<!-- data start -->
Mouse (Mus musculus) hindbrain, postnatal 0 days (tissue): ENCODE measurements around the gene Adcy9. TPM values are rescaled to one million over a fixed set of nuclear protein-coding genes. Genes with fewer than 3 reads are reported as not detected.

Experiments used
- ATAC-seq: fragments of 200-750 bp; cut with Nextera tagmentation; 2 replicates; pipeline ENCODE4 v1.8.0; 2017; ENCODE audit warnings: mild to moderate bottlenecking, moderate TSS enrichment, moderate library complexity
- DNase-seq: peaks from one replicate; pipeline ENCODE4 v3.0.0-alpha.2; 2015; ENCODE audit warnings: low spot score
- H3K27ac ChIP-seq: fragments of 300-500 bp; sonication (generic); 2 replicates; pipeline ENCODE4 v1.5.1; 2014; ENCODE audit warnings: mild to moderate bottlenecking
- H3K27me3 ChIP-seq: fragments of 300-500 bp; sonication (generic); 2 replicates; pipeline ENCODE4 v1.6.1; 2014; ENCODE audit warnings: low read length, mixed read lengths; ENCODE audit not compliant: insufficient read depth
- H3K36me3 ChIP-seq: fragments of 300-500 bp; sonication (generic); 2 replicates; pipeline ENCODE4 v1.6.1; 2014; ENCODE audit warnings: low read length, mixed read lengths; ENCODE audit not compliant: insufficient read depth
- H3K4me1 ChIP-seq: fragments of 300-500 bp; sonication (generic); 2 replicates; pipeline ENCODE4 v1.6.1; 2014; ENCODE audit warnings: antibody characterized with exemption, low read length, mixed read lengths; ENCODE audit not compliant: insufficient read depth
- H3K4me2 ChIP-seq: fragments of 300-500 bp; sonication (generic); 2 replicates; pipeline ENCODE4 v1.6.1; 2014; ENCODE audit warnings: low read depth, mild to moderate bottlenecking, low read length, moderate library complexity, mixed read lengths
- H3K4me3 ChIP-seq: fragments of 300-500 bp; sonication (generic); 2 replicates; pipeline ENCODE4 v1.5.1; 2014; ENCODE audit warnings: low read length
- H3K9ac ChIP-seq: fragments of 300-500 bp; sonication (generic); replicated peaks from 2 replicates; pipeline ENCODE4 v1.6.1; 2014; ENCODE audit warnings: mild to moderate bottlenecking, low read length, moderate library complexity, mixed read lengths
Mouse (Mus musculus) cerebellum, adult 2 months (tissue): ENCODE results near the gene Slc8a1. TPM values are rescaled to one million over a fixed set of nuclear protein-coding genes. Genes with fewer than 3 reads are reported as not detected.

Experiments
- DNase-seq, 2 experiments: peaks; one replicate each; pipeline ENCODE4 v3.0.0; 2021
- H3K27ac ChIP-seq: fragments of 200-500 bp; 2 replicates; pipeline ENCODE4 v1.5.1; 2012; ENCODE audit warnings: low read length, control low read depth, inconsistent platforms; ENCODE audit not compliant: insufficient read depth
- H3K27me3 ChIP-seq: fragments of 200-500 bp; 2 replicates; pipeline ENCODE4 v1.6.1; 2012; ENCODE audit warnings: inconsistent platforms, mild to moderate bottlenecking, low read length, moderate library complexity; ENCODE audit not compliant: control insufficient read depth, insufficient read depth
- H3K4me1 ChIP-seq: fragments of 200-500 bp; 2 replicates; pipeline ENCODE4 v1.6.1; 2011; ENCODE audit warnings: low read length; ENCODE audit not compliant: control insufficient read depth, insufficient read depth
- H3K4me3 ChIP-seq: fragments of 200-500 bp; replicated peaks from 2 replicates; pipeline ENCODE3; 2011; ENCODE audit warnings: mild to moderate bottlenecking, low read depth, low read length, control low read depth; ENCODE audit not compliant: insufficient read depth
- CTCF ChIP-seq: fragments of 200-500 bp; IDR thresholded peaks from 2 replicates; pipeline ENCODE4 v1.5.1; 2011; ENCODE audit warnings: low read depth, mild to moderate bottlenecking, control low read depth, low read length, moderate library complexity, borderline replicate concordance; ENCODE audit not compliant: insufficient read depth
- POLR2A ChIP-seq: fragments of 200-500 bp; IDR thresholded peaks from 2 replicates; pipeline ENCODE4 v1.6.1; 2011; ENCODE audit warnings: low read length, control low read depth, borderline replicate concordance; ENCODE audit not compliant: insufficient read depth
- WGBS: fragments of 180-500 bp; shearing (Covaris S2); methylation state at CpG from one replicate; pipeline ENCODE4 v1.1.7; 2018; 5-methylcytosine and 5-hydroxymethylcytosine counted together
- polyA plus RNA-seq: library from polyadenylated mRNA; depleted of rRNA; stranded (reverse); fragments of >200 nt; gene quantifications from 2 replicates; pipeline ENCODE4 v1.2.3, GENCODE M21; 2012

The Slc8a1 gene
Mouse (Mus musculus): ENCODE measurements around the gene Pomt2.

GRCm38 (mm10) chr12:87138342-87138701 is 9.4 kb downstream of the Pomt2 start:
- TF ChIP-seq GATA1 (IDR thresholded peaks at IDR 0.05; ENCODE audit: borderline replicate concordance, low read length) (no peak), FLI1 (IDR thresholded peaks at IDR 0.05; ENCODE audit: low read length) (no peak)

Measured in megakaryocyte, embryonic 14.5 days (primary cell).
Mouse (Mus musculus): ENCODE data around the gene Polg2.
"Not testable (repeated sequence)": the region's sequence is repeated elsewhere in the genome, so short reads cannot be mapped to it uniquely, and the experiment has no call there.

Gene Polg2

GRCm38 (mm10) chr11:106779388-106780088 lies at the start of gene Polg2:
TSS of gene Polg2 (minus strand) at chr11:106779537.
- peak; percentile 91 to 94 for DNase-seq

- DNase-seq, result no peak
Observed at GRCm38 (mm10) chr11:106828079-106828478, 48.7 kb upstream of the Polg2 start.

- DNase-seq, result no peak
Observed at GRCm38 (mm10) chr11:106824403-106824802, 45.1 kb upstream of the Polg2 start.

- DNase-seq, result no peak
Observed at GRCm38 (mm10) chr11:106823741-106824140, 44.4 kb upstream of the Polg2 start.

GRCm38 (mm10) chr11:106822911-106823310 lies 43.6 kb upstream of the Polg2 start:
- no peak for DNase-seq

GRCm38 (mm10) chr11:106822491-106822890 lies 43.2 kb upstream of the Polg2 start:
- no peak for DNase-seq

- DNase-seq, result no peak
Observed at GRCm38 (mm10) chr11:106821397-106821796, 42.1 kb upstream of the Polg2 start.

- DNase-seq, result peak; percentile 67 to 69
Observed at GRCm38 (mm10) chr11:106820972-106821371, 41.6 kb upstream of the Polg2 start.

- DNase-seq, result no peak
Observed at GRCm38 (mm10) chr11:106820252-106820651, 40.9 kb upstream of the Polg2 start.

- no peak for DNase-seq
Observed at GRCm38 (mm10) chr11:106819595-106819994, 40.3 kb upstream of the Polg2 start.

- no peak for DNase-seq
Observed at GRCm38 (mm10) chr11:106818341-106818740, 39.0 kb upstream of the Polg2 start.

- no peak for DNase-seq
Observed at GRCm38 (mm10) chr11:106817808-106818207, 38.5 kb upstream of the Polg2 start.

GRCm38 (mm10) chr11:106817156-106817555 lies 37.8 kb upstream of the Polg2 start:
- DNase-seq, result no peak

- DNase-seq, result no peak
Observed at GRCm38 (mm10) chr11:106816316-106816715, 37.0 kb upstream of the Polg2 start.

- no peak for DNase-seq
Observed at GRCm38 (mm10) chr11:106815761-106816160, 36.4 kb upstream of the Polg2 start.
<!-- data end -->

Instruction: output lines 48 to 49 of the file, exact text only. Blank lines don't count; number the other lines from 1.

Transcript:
- DNase-seq, result no peak
Observed at GRCm38 (mm10) chr11:106820252-106820651, 40.9 kb upstream of the Polg2 start.